The Canada Revenue Agency Simplifies International Taxation in Response to Sector Recommendations

The stage and crowd at the Festival international de jazz de Montréal

June 11, 2018 – The Canada Revenue Agency has put in place a simplified income tax process for non-resident artists and athletes. This administrative change is a direct outcome of advocacy carried by the Performing Arts Tax Working Group.

On the way out of the maze

The Canadian non-resident taxation regime for artists is by far the most intricate administrative maze that Canadian presenters, and the foreign artists they present, have to deal with. Why is that? First, because Canada’s rules for international taxation are some of the most complex provisions of the Income Tax Act. Second, because performing artists are subject to special provisions that require payment of income tax in the country where performances are presented.

Complying with these rules represents such a burden that an increasing number of foreign artists now refuse to tour in Canada or require higher fees to make up for the costs of compliance. In 2014, many presenting organizations and associations tackled these issues as a collective called the Performing Arts Tax Working Group. Since then, the Group has brought forward several recommendations to achieve greater efficiency and better risk management in the administration of taxation of non-resident artists.

Find out more about international taxation

The simplified process: what has changed

Non-resident artists and athletes who provide services in Canada are subject to regulation 105 of the Income Tax Act, which states that they are subject to Canadian withholding taxes on income earned while they are in the country.

To reduce the time and paperwork involved, the Canada Revenue Agency (CRA) has introduced a simplified process for self-employed non-resident artists and athletes. This process will allow non-resident artists to seek a waiver of regulation 105 withholding tax through the Canadian payer (i.e., the presenter), with no advanced approval from the CRA, as long as they earn no more than CAN$15,000 during the calendar year. Moreover, non-resident artists who file a waiver under the simplified process will generally not be required to file a Canadian income tax return.

Find out more about the simplified process

The impact for presenters and non-resident artists

Members of the Performing Arts Tax Working Group regularly met with the Canada Revenue Agency in the last three years to discuss streamlining to the non-resident taxation process.
Group photo in front of a beautiful marble wall.

This simplified process is a long-awaited outcome, albeit an incomplete one, of policy development discussions conducted by the Performing Arts Tax Working Group and personnel from the Canada Revenue Agency since 2015.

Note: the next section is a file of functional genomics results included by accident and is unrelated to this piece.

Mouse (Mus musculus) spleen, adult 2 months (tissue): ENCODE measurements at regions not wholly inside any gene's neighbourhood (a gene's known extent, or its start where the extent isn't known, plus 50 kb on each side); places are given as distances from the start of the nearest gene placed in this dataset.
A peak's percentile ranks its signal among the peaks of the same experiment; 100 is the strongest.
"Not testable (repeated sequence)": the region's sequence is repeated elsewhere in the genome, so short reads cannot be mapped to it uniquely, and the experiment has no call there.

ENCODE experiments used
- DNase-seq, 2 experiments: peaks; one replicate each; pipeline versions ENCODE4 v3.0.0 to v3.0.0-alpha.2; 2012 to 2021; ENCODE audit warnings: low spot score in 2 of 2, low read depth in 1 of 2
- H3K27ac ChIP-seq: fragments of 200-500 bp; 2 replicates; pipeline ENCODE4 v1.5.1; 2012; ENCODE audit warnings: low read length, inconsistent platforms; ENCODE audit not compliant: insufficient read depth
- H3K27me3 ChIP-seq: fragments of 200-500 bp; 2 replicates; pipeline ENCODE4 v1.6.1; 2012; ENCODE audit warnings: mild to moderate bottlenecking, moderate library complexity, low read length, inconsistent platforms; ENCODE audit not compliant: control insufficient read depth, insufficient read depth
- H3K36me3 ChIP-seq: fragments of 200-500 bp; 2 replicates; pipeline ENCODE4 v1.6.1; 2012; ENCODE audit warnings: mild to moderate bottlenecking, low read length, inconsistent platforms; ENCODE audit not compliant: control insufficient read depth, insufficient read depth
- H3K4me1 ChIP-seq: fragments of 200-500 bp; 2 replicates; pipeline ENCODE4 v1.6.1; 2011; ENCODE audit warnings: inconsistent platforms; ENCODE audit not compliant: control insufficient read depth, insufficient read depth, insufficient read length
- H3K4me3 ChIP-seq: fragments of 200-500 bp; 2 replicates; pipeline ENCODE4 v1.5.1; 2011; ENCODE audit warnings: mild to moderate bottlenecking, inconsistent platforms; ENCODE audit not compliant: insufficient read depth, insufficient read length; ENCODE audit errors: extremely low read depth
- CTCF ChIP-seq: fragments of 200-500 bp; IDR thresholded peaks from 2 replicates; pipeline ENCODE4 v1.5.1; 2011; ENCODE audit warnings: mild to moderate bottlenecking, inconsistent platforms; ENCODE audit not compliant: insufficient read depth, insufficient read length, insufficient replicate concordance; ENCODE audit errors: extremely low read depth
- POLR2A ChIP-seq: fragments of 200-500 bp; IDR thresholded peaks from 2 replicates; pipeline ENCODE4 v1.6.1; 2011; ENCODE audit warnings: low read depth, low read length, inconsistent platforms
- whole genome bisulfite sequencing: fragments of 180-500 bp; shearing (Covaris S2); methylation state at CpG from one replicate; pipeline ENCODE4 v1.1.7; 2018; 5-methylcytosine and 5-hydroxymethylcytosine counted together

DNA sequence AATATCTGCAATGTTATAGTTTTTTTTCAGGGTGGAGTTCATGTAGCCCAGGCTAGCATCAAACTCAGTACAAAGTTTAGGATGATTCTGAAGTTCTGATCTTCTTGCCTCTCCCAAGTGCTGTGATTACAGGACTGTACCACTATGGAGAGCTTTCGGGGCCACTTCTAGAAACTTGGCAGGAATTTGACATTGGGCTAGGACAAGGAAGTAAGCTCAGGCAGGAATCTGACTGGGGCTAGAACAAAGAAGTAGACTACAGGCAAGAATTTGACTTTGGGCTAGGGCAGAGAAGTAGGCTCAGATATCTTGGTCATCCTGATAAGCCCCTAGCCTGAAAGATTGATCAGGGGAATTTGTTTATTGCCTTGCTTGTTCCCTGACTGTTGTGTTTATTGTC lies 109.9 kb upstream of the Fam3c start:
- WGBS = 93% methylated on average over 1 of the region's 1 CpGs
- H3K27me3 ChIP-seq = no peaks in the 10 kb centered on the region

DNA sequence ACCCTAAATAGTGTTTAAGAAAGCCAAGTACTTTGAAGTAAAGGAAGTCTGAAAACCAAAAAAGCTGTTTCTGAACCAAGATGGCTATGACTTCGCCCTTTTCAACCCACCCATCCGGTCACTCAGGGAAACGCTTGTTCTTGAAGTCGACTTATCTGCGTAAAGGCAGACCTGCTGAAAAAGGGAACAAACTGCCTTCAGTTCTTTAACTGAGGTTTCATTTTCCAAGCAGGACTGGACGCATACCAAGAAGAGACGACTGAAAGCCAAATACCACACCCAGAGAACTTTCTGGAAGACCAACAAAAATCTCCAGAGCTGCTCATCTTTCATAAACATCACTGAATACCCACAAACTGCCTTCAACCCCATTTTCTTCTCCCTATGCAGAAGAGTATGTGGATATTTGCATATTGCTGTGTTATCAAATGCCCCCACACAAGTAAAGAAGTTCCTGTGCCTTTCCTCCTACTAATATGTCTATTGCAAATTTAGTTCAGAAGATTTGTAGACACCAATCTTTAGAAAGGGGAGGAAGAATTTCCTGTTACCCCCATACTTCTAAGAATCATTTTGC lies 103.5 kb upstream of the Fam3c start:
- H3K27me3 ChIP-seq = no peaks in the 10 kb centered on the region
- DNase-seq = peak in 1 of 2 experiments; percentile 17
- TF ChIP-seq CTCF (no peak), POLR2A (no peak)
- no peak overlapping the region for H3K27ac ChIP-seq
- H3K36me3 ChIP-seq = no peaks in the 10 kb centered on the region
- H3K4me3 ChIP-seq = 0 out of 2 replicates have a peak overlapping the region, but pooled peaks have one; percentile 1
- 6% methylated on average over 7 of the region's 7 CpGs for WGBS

The simplified process addresses a few of the recommendations issued by the Working Group. Among other things, it no longer requires the waiver applicant to obtain an Individual Tax Number for each performing artist. This is a partial, yet quite significant, improvement.

In addition, the simplified process abides by the de minimis principle by removing requirements in low-risk cases cases where little to no income tax revenue is to be expected. This has been the Working Group’s most fundamental message and position statement since its creation. In this regard, spokespersons for the Working Group wrote to the National Revenue Minister, Diane Lebouthillier: “The Performing Arts Tax Working Group is appreciative of the fact that CRA is placing trust on the payer and the non-resident artist. This is a significant step towards reducing administrative barriers to cross-border circulation of performing artists.”

Read the letter to the Minister of National Revenue [in French]

However, the scope of the simplified process is limited. Only self-employed performing artists are eligible. Yet, the vast majority of international artists are operating under or within for profit or not-for-profit corporations. Therefore, most international tours coming to Canada will still fall under the regular non-resident taxation process.

Besides, the full exemption to the withholding tax obligation will not available to artists from all countries. This exemption is dependent on the inclusion of a de minimis threshold clause in the tax treaty between Canada and the country of residence of the applicant. At present, Canada has a single tax treaty of this kind: with the United States.

Now what?

Our policy development efforts from the last three years enabled us to acquire a better understanding of the scope – and limitations – of CRA’s mandate. We now know that greater simplification of international taxation will require changes to Canada’s tax treaties. Considering the efforts Canada is currently investing into developing and reinforcing international trade, it would be beneficial for all parties to also minimize trade obstacles and to consider bilateralism in a holistic way: from the perspectives of trade, diplomacy, taxation, and culture. The Performing Arts Tax Working Group therefore intends to remain active and to move its recommendations forward with Global Affairs Canada, Finance Canada, and Canadian Heritage.

The Working Group also intends to maintain ongoing communication with the CRA and to closely monitor the rolling out of the simplified taxation process, throughout the pilot phase and beyond.

 

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